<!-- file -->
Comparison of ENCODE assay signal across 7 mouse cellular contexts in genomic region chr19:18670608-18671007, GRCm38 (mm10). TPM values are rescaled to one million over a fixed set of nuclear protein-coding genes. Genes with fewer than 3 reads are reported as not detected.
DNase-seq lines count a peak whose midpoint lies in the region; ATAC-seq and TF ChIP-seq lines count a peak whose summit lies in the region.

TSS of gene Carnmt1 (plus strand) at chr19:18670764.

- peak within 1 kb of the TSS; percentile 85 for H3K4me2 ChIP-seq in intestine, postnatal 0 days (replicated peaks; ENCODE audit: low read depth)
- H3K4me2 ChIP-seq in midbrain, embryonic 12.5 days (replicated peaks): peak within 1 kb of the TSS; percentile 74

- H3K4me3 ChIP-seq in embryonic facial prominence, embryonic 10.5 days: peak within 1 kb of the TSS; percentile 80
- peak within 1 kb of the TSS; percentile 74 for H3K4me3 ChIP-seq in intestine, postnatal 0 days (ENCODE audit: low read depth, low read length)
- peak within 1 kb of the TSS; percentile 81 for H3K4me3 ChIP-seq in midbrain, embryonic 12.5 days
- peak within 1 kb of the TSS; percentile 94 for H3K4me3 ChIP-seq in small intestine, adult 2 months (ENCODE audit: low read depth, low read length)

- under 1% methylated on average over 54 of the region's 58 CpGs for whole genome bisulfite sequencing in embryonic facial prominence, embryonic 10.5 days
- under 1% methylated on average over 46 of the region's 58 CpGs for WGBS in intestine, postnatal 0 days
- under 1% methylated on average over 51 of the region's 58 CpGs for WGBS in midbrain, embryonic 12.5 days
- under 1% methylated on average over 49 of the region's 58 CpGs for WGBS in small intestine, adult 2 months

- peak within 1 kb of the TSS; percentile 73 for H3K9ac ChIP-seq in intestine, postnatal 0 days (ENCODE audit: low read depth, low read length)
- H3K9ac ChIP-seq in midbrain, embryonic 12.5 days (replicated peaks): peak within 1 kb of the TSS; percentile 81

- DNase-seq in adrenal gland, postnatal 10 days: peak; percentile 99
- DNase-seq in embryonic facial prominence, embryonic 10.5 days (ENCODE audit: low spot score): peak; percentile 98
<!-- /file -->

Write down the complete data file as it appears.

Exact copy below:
Comparison of ENCODE assay signal across 7 mouse cellular contexts in genomic region chr19:18670608-18671007, GRCm38 (mm10). TPM values are rescaled to one million over a fixed set of nuclear protein-coding genes. Genes with fewer than 3 reads are reported as not detected.
DNase-seq lines count a peak whose midpoint lies in the region; ATAC-seq and TF ChIP-seq lines count a peak whose summit lies in the region.

TSS of gene Carnmt1 (plus strand) at chr19:18670764.

- peak within 1 kb of the TSS; percentile 85 for H3K4me2 ChIP-seq in intestine, postnatal 0 days (replicated peaks; ENCODE audit: low read depth)
- H3K4me2 ChIP-seq in midbrain, embryonic 12.5 days (replicated peaks): peak within 1 kb of the TSS; percentile 74

- H3K4me3 ChIP-seq in embryonic facial prominence, embryonic 10.5 days: peak within 1 kb of the TSS; percentile 80
- peak within 1 kb of the TSS; percentile 74 for H3K4me3 ChIP-seq in intestine, postnatal 0 days (ENCODE audit: low read depth, low read length)
- peak within 1 kb of the TSS; percentile 81 for H3K4me3 ChIP-seq in midbrain, embryonic 12.5 days
- peak within 1 kb of the TSS; percentile 94 for H3K4me3 ChIP-seq in small intestine, adult 2 months (ENCODE audit: low read depth, low read length)

- under 1% methylated on average over 54 of the region's 58 CpGs for whole genome bisulfite sequencing in embryonic facial prominence, embryonic 10.5 days
- under 1% methylated on average over 46 of the region's 58 CpGs for WGBS in intestine, postnatal 0 days
- under 1% methylated on average over 51 of the region's 58 CpGs for WGBS in midbrain, embryonic 12.5 days
- under 1% methylated on average over 49 of the region's 58 CpGs for WGBS in small intestine, adult 2 months

- peak within 1 kb of the TSS; percentile 73 for H3K9ac ChIP-seq in intestine, postnatal 0 days (ENCODE audit: low read depth, low read length)
- H3K9ac ChIP-seq in midbrain, embryonic 12.5 days (replicated peaks): peak within 1 kb of the TSS; percentile 81

- DNase-seq in adrenal gland, postnatal 10 days: peak; percentile 99
- DNase-seq in embryonic facial prominence, embryonic 10.5 days (ENCODE audit: low spot score): peak; percentile 98